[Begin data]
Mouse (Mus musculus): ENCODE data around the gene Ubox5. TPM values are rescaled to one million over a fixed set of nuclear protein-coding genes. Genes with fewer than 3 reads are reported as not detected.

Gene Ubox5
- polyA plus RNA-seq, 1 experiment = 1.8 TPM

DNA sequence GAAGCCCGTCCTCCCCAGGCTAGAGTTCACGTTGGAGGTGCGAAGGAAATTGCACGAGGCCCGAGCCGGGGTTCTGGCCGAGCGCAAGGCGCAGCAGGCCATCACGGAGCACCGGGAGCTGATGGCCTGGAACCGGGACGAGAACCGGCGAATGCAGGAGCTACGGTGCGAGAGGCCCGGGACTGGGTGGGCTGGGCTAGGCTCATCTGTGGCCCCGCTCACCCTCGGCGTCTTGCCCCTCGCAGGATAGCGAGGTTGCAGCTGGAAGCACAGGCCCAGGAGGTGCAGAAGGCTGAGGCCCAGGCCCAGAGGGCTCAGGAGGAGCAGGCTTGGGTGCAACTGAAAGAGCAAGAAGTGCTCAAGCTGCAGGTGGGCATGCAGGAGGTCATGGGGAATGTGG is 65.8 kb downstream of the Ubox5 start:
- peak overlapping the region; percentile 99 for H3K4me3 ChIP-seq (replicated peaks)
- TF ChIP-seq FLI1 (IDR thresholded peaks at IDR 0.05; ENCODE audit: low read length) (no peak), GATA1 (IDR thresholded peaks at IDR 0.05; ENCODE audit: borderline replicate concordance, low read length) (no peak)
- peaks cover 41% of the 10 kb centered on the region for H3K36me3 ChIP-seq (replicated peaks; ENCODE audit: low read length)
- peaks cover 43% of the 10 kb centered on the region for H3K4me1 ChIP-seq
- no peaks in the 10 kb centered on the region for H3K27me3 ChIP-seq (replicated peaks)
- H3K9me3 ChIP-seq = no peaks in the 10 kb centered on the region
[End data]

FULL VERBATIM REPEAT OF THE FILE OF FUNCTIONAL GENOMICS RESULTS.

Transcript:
Mouse (Mus musculus): ENCODE data around the gene Ubox5. TPM values are rescaled to one million over a fixed set of nuclear protein-coding genes. Genes with fewer than 3 reads are reported as not detected.

Gene Ubox5
- polyA plus RNA-seq, 1 experiment = 1.8 TPM

DNA sequence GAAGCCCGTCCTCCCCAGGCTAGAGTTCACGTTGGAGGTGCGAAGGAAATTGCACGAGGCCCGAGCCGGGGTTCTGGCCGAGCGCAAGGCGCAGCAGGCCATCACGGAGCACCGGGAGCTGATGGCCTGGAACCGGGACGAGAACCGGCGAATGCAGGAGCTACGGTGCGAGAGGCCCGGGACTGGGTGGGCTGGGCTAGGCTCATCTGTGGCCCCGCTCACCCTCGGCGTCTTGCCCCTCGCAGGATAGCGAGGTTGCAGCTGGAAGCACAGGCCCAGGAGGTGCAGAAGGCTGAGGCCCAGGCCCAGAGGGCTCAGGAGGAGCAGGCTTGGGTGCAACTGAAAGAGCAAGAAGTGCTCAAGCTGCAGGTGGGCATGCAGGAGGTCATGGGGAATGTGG is 65.8 kb downstream of the Ubox5 start:
- peak overlapping the region; percentile 99 for H3K4me3 ChIP-seq (replicated peaks)
- TF ChIP-seq FLI1 (IDR thresholded peaks at IDR 0.05; ENCODE audit: low read length) (no peak), GATA1 (IDR thresholded peaks at IDR 0.05; ENCODE audit: borderline replicate concordance, low read length) (no peak)
- peaks cover 41% of the 10 kb centered on the region for H3K36me3 ChIP-seq (replicated peaks; ENCODE audit: low read length)
- peaks cover 43% of the 10 kb centered on the region for H3K4me1 ChIP-seq
- no peaks in the 10 kb centered on the region for H3K27me3 ChIP-seq (replicated peaks)
- H3K9me3 ChIP-seq = no peaks in the 10 kb centered on the region